Of all the major innovations in Business and Technology that have catapulted us ahead of everyone else in the world, what has been invented in a government lab and not by private industry?
Let's start with the computer
. The Mark1
was first developed at the DoD lab at Harvard in 1944 to establish a guidance system for the big 16 guns for our new Iowa class Battleship. Across the Atlantic in Bletchley Park the Bombe
Computer was invented to break the Enigma
Machine code used by Germany. Both the Mark1
were considered THE origin of the computer as we know it and both were developed in raw, pure science government labs.
Later, after the war, the Ballistics Research Laboratory
took work from a DoD contract and developed EINAC1
[Electrical Numerical Integrator And Calculator]. That was in 1946. Four years later the research was bought by Remington Rand which changed the name to Univac. [the first commercial computers were Univac and IBM's models in 1951-1953]
Advanced Research Projects Agency
, a small skunkworks kinda place threw together a little project back in the late sixties. It was a fully funded government PURE RESEARCH PROJECT that partnered the US Government with research departments at several universities. That pure research brought together disparate research, none commercial and tied it together and made a thing called ARPAnet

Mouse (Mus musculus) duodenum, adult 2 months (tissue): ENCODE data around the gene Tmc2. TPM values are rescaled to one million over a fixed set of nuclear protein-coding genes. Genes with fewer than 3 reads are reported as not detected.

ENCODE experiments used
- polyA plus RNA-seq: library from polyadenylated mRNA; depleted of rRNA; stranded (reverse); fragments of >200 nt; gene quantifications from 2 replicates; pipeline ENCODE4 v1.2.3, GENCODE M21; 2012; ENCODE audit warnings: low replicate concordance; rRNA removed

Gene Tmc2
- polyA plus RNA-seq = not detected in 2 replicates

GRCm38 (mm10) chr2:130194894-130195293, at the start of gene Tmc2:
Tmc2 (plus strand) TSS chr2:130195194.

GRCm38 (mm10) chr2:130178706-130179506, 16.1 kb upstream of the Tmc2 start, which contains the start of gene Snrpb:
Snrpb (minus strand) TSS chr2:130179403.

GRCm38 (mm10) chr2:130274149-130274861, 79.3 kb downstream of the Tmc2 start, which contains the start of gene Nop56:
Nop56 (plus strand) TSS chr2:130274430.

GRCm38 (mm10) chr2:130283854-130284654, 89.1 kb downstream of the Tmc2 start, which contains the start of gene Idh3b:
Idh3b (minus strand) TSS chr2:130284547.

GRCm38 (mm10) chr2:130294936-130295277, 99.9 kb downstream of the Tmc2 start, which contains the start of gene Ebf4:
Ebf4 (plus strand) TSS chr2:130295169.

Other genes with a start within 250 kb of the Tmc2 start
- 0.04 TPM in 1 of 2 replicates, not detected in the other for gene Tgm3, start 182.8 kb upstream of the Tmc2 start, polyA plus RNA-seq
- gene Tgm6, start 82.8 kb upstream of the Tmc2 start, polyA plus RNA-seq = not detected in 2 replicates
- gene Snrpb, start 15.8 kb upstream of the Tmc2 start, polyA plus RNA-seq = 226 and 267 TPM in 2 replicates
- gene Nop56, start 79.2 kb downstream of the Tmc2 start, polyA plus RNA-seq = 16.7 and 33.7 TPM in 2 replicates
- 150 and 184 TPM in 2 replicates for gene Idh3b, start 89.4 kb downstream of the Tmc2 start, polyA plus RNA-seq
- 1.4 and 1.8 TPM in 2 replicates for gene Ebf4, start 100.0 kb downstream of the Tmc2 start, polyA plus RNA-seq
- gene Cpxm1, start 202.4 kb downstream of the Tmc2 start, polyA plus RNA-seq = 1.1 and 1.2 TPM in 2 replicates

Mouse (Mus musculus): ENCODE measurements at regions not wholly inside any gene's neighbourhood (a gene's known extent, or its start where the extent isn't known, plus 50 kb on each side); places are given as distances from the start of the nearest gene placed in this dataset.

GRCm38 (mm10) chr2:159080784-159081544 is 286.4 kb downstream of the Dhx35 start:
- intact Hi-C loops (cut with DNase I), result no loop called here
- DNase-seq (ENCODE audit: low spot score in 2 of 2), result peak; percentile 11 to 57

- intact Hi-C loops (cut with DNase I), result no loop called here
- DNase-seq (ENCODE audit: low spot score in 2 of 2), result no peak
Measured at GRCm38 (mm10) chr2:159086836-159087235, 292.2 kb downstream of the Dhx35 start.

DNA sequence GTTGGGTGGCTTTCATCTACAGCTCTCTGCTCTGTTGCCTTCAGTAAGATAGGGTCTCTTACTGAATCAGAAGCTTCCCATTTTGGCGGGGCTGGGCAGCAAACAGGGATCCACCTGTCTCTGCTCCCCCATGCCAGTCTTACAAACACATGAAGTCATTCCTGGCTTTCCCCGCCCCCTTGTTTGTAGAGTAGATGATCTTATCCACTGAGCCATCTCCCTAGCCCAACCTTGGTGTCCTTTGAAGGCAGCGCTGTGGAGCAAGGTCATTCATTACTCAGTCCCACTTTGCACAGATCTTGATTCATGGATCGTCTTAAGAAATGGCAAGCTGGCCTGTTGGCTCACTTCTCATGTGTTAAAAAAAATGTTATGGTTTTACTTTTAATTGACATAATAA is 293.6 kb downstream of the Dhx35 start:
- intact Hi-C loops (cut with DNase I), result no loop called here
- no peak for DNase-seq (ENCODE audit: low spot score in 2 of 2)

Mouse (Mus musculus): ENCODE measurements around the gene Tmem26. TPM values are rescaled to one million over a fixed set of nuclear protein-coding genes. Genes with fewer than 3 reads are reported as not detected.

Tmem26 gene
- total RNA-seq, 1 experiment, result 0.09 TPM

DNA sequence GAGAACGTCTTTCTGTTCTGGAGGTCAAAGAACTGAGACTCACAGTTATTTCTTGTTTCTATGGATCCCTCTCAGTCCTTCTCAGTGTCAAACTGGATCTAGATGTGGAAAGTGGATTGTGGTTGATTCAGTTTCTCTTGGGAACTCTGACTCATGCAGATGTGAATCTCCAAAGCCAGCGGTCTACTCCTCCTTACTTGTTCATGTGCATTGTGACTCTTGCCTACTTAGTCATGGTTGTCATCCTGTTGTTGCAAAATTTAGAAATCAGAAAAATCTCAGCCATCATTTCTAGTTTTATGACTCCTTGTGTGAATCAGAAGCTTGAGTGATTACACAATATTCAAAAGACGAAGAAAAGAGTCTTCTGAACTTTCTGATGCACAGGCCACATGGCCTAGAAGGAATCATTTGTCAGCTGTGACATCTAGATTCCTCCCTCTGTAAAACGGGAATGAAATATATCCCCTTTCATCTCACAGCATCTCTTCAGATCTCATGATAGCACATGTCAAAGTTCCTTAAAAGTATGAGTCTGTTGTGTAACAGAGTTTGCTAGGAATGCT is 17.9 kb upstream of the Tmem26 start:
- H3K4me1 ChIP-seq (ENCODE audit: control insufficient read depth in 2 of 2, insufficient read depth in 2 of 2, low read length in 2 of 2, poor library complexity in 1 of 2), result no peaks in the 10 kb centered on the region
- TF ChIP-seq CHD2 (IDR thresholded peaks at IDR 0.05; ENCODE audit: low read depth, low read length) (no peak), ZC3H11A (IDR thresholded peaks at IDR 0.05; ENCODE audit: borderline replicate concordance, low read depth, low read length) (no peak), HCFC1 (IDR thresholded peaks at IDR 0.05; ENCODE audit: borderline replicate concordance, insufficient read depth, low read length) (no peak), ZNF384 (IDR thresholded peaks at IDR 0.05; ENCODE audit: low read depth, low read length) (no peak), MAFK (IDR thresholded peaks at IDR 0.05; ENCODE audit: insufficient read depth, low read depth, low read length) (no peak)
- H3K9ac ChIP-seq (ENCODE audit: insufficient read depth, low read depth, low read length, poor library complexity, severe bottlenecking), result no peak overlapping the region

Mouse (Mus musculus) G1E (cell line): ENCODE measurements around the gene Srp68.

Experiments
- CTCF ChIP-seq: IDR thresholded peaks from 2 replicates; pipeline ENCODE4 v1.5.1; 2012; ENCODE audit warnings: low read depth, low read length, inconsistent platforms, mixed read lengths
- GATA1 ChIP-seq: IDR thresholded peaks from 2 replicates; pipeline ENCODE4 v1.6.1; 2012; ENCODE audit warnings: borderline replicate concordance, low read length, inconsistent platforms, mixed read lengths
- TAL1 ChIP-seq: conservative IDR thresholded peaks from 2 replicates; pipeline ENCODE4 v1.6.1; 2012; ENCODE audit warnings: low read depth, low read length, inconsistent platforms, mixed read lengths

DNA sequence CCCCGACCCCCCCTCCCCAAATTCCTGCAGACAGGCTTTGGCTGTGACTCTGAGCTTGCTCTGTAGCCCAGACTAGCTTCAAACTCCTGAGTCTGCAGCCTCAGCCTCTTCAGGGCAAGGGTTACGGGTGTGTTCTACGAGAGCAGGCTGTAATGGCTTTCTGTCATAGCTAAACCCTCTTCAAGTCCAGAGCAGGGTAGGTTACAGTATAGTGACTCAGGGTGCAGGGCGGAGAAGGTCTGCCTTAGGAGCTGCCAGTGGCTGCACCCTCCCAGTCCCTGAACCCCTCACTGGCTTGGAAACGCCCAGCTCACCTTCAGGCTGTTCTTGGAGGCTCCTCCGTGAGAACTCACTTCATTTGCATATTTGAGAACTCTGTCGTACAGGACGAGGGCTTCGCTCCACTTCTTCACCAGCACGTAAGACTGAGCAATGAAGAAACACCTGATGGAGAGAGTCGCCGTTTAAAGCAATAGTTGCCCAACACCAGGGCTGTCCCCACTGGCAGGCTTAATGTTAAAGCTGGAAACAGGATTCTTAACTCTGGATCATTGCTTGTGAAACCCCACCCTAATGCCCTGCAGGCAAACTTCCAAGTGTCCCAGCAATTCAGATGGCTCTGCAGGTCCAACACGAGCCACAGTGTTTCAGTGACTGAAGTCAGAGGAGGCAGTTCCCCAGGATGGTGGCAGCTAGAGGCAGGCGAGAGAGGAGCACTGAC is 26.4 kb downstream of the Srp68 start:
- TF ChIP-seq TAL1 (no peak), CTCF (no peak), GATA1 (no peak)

. You might know its current name as THE INTERNET
. My ARPAnet email address has been active since fall 1973 [though I seldom get any mail from it].
Now the thing with folks like the NSF [National Science Foundation]
, they spread their monies through research institutes throughout the nation, coordinating research. Much of the result is what is called Pure Science, whether it is about a biomaterial that can affect cancer cells
at the NIH or an artificial intelligence algorithm
from Carnegie Mellon that helps Oil Companies find oil easier by quicker assimilation of their data.
You can also look at the National Institute of Health
's Patents. They do research when Corporations deem the significance of the illness not conducive to a good ROI. Bird Flu [H5N1]
issues would be a good example of NIH research that has resulted in patents and now Commercial usage. While both humans and the food chain were threatened, Corporations didn't seem that interested.
The resulting Pure Science usually has no actual profit value [although the Government does hold a bunch of patents]. BUT the folks that learn the Pure Science go on to Pfizer or General Electric or Exxon or IBM and exploit that research and knowledge to derive profitable tools for their companies or successful products for the marketplace.
Right now, on my Unix computer I am using a Multi-Petabyte Multi-Server database indexing algorithm that was developed through NSF at Carnegie Mellon and then partnered through IBM for client use. It allows the free indexing and 3Dsearching of 500 Petabytes of media and ALL its associated metadata. It took CMU nearly 2 years to deal with it correctly. IBM would either not have touched the project itself or shipped the development to India or China. Now the patents are US and secure.